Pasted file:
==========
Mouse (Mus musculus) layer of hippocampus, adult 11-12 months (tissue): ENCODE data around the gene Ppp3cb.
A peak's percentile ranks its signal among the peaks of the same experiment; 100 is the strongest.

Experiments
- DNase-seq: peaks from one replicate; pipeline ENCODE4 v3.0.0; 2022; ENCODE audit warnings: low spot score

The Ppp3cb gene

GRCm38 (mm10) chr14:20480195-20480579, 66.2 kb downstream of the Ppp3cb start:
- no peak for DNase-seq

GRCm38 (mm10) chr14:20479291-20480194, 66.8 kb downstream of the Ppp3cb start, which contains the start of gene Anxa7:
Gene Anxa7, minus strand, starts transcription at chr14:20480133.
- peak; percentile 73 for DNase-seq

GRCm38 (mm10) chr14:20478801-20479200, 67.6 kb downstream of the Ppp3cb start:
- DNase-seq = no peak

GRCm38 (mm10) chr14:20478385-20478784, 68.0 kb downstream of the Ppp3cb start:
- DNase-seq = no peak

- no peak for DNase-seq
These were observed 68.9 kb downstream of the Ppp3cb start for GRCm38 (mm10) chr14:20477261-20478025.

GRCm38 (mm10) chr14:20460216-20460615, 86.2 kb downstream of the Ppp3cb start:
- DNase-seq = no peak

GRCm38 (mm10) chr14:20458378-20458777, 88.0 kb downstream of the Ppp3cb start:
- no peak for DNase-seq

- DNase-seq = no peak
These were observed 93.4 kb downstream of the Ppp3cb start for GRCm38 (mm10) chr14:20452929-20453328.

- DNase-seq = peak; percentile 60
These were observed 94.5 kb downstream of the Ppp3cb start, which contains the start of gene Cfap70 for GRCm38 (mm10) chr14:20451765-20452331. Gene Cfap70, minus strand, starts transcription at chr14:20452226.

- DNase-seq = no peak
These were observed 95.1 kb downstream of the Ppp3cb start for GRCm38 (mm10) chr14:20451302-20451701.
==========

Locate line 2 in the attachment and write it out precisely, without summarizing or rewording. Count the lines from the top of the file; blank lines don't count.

A peak's percentile ranks its signal among the peaks of the same experiment; 100 is the strongest.